Optimized Singlet Oxygen Detection System for Bioassays and Imaging
Nanoparticle That Optimizes Singlet Oxygen Detection
Singlet oxygen (1O2) is a high-energy form of oxygen and its applications range from photodynamic therapy to biological assays. Tufts University investigator Samuel Thomas has developed a nanoparticle that optimizes the detection of 1O2 – an improvement that enables its ratiometric measurement and will extend its application to intracellular imaging.
Features • high photon yield count • color emission • ratiometric response
Applications • in vitro bioassays • intracellular imaging • high-resolution nanoscopy
1O2 based detection systems currently rely on fluorescent probes for detection and yield a low photon count, thus emitting a weak signal. 1O2 also behaves like a sensor, the signal of which diminishes after a short period of time. Moreover, fluorescent probes that respond to 1O2 are not suitable for in vivo use.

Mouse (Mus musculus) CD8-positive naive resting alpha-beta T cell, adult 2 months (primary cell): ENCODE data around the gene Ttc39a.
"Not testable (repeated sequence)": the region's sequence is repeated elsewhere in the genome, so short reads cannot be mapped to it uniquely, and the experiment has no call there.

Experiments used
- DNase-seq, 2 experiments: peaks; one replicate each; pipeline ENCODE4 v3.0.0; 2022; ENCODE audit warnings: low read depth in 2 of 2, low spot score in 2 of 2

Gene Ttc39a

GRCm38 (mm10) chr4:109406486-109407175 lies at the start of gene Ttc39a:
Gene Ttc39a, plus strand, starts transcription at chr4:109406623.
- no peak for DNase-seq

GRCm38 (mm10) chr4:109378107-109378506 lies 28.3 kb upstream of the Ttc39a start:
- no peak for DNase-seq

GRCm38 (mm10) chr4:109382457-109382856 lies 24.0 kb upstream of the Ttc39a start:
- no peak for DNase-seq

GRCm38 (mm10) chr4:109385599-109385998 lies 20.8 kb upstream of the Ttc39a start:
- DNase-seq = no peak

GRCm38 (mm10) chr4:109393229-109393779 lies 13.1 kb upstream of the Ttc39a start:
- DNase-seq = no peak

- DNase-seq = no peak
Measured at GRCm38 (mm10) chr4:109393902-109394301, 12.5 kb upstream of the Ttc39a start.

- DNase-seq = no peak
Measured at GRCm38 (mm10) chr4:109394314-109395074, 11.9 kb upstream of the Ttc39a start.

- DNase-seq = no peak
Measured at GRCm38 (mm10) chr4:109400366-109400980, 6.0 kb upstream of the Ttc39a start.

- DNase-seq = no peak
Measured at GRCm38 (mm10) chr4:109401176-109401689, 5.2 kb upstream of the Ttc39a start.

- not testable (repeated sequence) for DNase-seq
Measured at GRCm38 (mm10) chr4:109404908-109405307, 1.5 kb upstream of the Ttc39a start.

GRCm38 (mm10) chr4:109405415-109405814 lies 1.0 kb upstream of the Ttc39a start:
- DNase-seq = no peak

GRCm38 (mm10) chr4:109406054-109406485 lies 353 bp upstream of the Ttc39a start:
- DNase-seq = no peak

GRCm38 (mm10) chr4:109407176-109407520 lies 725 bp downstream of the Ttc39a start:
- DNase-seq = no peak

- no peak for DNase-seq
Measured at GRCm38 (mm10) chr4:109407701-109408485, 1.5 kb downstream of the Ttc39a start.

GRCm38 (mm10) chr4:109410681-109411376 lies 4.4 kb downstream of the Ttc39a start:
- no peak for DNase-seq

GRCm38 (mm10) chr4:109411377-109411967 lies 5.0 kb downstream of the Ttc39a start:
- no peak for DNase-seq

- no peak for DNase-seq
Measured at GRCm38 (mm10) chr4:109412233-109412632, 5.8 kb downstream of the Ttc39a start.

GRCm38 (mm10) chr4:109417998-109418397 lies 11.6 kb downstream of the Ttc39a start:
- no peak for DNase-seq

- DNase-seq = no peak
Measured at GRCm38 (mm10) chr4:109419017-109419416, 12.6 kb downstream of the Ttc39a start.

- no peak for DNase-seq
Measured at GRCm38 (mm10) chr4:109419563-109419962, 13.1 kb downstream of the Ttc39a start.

Samuel Thomas’s nanoparticle technology responds uniquely to 1O2. In this configuration, the normal energy transfer from donor to acceptor particle is inhibited in the presence of 1O2. Consequently, while the light emission from the donor increases, the emission from the acceptor decreases over time. This enables a ratiometric and significantly accurate detection of 1O2.
Existing enzyme-based detection assays and current singlet oxygen–based assays are often single intensity technologies that result in less accurate readouts and lack an internal signal control. The ratiometric response in our technology address both these existing issues. Unlike a sensor, this signal behaves more like a dosimeter – building up over time.
This is an excellent opportunity for companies seeking to improve accuracy in quantitative 1O2 bioassay products to measure
• in vivo oxidation events and oxidative stress
• protein phosphorylation, cell signaling, and biomarkers
This technology allows for the development of the following applications for the first time:
• Use of singlet oxygen in intracellular imaging assays
• Improvements on detectable markers used in high-resolution nanoscopy
US Publication No. 2018-0036434 (February 8, 2018)
Tufts University Invention T002125